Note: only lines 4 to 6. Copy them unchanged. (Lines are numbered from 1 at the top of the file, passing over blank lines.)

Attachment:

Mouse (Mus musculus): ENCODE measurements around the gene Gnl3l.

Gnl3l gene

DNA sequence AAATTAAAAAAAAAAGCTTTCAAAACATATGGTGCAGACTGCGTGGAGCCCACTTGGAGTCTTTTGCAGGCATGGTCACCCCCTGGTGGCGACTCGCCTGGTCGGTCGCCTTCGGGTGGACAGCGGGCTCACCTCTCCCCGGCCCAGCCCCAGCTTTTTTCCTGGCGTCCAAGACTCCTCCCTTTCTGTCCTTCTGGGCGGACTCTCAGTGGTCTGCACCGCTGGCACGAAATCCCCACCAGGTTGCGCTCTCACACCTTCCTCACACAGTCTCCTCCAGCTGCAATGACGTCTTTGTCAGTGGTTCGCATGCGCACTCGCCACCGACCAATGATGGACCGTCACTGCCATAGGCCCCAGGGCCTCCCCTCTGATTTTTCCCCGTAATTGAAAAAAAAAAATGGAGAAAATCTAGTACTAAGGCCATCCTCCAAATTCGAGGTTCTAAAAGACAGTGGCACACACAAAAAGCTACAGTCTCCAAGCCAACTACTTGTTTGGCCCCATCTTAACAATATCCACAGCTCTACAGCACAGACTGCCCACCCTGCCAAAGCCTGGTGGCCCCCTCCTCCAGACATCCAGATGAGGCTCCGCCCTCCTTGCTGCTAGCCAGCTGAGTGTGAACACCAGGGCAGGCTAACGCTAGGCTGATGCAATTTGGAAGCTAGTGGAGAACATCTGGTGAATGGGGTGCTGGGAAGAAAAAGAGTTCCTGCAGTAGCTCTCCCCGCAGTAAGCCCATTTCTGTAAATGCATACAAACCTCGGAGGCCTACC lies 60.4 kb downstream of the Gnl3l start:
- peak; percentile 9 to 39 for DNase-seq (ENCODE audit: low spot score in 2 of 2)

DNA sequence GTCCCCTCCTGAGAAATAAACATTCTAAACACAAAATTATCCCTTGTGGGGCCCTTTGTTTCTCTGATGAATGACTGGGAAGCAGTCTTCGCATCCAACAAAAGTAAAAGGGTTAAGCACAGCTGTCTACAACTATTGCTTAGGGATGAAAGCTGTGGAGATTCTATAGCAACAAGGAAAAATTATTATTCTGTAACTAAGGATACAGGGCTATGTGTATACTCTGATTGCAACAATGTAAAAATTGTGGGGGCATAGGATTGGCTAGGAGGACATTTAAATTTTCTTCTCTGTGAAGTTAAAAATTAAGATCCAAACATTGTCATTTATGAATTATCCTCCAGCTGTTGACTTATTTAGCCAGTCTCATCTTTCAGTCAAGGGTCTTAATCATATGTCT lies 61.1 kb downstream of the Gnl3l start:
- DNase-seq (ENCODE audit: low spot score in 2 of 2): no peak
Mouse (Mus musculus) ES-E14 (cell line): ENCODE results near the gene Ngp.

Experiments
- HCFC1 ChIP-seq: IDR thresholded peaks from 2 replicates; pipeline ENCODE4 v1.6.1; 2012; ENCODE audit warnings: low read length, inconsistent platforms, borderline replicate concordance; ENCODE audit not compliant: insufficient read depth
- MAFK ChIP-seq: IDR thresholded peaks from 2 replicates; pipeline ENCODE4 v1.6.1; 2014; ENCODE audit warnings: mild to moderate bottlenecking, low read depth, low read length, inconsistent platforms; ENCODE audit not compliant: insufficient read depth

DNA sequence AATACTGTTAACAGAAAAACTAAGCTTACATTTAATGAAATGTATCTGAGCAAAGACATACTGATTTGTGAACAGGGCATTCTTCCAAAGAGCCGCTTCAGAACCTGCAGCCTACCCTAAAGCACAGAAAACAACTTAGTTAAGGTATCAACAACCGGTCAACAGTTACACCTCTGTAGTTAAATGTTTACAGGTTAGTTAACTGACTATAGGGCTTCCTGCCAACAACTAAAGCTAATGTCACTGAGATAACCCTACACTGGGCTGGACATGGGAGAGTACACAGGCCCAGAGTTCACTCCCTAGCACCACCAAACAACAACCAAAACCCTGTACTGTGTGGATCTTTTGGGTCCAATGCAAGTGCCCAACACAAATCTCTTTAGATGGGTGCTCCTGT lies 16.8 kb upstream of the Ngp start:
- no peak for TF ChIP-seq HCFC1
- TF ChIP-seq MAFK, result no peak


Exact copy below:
- peak; percentile 9 to 39 for DNase-seq (ENCODE audit: low spot score in 2 of 2)

DNA sequence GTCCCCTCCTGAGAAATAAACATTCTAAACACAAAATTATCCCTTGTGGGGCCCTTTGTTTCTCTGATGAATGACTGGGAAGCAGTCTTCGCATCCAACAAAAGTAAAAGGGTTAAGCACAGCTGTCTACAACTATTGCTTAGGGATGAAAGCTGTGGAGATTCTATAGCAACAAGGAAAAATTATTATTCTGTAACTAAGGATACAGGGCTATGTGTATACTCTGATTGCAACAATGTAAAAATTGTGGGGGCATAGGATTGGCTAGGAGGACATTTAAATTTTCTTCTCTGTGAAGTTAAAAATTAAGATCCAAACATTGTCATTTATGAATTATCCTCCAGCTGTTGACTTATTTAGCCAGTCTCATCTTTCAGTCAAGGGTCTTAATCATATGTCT lies 61.1 kb downstream of the Gnl3l start:
- DNase-seq (ENCODE audit: low spot score in 2 of 2): no peak